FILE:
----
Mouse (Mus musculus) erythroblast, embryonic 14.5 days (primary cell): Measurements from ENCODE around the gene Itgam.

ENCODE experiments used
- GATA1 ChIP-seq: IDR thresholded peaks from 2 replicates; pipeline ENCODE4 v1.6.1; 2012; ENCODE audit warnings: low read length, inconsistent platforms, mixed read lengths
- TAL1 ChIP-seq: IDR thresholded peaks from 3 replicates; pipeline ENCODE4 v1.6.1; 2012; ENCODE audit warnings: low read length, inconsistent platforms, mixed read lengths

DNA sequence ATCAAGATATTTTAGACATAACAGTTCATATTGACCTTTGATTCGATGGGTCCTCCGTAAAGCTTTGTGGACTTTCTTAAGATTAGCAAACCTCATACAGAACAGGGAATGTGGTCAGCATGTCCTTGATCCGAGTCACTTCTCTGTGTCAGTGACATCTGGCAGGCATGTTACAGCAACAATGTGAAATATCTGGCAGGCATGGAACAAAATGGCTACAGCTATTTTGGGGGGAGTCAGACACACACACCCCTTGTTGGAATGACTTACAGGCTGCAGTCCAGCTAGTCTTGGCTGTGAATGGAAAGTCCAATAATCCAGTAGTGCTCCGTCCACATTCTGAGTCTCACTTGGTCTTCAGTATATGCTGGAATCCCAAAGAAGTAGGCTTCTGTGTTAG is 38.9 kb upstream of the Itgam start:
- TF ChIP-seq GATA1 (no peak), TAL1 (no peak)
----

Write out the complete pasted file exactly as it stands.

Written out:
Mouse (Mus musculus) erythroblast, embryonic 14.5 days (primary cell): Measurements from ENCODE around the gene Itgam.

ENCODE experiments used
- GATA1 ChIP-seq: IDR thresholded peaks from 2 replicates; pipeline ENCODE4 v1.6.1; 2012; ENCODE audit warnings: low read length, inconsistent platforms, mixed read lengths
- TAL1 ChIP-seq: IDR thresholded peaks from 3 replicates; pipeline ENCODE4 v1.6.1; 2012; ENCODE audit warnings: low read length, inconsistent platforms, mixed read lengths

DNA sequence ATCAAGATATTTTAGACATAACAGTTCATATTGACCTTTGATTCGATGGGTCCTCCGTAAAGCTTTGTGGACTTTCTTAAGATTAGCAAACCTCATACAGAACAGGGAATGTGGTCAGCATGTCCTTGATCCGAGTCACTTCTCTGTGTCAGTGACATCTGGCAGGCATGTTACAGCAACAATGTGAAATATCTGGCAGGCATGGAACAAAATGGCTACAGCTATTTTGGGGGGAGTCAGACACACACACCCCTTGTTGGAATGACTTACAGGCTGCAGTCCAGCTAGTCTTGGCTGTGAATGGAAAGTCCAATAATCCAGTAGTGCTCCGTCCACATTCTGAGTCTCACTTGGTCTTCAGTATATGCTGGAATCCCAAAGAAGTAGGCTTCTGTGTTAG is 38.9 kb upstream of the Itgam start:
- TF ChIP-seq GATA1 (no peak), TAL1 (no peak)